July 31, 2022
Is Hip-Hop pioneering music in web3?
Having been actively involved in the music industry as an indie artist for the last decade,
I’ve watched hip-hop infiltrate pretty much every corner of popular music. Whether it be through the integration of samples, trap hats and sub-bass, or the disruption of record label influence through independent culture. There’s no doubt hip-hop has become much more than rap, and has impacted more lives than most other genres in the world.
Credit: Brian Lundquist. Source: Unsplash
It wouldn't be a stretch to say that hip-hop has become the predominant Rock & Roll aesthetic of today’s era, pioneering the most influential shifts in lyricism, production and fashion since the 1970's. It’s also not a shock that the majority of artists trailblazing web3 right now are hip-hop focussed. It’s only natural that a genre historically known for unapologetically speaking truth, as well as amplifying anti-establishment narratives, would flourish in a decentralized economy.
To play devil's advocate however, with DAW’s (digital audio workstations) so readily available nowadays, perhaps we're just spoiled for choice with more bedroom producers making beats. With more than 8,000 artists on Spotify who’s name starts with Lil, this very well may be the case.
Though even if this is true, this wouldn't be the whole story by any means.
Web3 pioneer Spottie Wifi with Stefan Clark
Lyricism is, and always has been, at the heart of hip-hop. Having something purposeful to say is just as important as how it’s said, and for a space which predominantly sustains itself through chat rooms (Twitter Spaces/Clubhouse), vernacular, terminology and language undoubtedly sit at the forefront of NFT culture. Spottie Wifi, Dyl, Domino and Louie C Rhymes are prime examples of this. Cleverly distributing their music on multiple Blockchains with web3 verbiage sprinkled throughout the majority of their songs.
Successfully injecting web3 terminology into lyrics without it sounding mega cringe is a task. Though those listed above have done it with ease. They brilliantly touch on metaverse concepts, crypto lingo, Twitter drama and general observations about the space whilst simultaneously marketing their songs to both a web2 and web3 audience.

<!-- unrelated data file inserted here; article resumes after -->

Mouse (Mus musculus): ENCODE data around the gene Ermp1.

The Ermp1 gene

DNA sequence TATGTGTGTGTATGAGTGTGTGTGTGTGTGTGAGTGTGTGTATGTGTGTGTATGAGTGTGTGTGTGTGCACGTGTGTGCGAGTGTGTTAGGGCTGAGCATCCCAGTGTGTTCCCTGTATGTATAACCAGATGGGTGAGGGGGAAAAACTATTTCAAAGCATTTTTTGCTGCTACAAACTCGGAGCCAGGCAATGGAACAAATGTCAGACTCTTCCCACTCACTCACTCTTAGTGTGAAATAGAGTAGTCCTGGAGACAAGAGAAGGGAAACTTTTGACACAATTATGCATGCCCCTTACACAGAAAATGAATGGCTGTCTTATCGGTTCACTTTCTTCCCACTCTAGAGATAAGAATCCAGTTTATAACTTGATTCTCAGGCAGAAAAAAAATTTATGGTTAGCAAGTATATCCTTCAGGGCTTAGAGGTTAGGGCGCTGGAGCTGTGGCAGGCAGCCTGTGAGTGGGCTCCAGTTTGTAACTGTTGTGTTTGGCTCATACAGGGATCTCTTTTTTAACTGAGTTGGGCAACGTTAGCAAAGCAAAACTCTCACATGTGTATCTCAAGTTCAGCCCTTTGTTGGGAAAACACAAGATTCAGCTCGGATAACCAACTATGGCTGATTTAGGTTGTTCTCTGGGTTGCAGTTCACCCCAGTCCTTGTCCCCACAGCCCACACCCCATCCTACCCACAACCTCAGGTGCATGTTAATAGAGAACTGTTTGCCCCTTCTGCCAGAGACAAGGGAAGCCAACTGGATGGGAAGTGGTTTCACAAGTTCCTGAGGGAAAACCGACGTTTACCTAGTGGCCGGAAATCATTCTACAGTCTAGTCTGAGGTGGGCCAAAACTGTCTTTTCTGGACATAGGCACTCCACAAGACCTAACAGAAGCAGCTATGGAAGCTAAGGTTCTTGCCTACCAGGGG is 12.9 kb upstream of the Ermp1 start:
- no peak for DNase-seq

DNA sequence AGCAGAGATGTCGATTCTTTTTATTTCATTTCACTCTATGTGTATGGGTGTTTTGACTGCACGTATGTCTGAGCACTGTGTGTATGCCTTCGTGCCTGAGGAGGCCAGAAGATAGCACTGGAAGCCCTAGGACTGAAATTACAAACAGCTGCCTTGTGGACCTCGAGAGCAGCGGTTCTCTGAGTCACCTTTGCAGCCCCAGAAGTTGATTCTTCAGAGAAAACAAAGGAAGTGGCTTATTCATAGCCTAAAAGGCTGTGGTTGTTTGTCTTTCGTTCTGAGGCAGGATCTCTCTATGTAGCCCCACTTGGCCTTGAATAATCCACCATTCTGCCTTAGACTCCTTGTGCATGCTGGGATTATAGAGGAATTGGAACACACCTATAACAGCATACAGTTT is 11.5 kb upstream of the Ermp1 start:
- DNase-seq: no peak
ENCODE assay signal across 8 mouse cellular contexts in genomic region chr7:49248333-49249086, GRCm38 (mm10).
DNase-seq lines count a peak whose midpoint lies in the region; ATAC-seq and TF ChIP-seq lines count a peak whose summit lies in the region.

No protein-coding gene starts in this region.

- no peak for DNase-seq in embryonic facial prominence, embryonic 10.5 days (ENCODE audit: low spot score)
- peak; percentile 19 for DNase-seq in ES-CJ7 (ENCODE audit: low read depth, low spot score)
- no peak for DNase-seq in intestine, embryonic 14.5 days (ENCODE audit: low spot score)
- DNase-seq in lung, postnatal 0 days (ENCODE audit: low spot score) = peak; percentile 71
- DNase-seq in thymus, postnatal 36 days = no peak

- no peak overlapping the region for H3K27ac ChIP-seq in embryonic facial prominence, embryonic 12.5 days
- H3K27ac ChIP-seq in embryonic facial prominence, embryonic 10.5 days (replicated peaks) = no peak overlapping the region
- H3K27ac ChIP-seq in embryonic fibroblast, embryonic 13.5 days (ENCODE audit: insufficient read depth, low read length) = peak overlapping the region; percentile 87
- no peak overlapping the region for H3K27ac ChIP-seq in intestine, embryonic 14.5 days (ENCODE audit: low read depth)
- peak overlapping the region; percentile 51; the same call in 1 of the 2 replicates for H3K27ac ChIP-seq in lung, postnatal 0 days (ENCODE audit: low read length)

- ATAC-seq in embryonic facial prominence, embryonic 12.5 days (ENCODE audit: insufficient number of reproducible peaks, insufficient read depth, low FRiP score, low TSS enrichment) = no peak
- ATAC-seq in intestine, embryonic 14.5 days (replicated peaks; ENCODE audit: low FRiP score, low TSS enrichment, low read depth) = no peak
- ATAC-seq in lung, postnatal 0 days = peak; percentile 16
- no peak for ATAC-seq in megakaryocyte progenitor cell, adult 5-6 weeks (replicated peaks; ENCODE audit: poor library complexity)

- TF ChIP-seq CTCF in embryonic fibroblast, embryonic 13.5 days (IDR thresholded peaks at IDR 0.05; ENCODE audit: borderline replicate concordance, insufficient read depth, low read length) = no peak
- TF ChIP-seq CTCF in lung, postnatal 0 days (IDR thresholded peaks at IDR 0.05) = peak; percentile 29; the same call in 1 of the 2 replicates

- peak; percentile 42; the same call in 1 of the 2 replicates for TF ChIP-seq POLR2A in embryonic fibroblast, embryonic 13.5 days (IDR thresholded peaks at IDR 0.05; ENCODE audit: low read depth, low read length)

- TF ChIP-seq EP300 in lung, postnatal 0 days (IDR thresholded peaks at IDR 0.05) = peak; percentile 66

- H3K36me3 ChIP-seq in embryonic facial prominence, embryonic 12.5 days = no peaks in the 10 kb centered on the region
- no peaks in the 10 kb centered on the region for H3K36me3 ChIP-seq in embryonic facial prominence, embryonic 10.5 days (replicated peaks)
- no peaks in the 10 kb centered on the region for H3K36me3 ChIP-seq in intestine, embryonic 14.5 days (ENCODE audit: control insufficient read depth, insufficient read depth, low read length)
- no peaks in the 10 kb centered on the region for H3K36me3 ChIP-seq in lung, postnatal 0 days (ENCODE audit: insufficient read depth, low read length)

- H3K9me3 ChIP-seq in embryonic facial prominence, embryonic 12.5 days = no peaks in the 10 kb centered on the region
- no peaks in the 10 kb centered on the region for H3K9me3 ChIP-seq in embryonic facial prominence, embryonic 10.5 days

In fact, one of the more interesting developments of hip-hop’s influence in web3 comes not from rappers, but producers. Anyone who's been in more than three Music NFT Twitter Spaces will know what guys like Illmind, IllaDaProducer and RZN are up to. These Grammy winners and nominees have fully embraced web3 as both collectors and community builders. Illa's generative collection, WhoWho's Treehouse, has successfully launched not only one of the most well-known Music NFT projects in the space, but also implemented one of the most interesting utilities. Paving a path for holders to showcase their talents via his vast network of industry connections.
No longer having to hide in the credits behind singers and rappers, producers are pioneering how we value those who don’t perpetuate their career on stage".
Whilst the majority of the work is being done quietly by independent artists, perhaps nobody has given more public exposure to NFTs than rap legend, Snoop Dogg. With multiple NFT projects under his belt, Snoop has undoubtedly inspired an entire generation of musicians to explore the application of NFTs.
Being one of the most established artists on the planet, Snoop is undeniably a pioneer within the NFT space. Especially as it pertains to the gradual public realisation that NFTs aren’t just a fad or scam. His recent feature on Eminem’s From the D 2 The LBC, with the use of their respective Bored Apes, was most likely the first time the mainstream audience would have witnessed any useful, real world application for NFTs.
Even though this music video probably still went over 95% of the populations head, it's stunts like this which get people paying attention and asking questions.
Snoop Dogg with Steve Aoki
Apart from Snoop, Illmind and a couple others, the true web3 pioneers of hip hop aren’t overly well-known in the public eye, yet. It seems the vast majority of work will be done quietly, by the extremely talented and passionate artists who are here in the trenches right now.
It’s can be disheartening to think mass adoption won’t occur until famous and well-known creators begin releasing their own NFT albums and projects. And while that very well may be the case, I hold a firm belief that the web3 culture of decentralization and ownership will continue to value and support the stories of those who took the time to build it.
Only time will tell, but in the meantime, it wouldn’t hurt to go and mint an NFT from one or two of the pioneering hip hop artists on the blockchain today.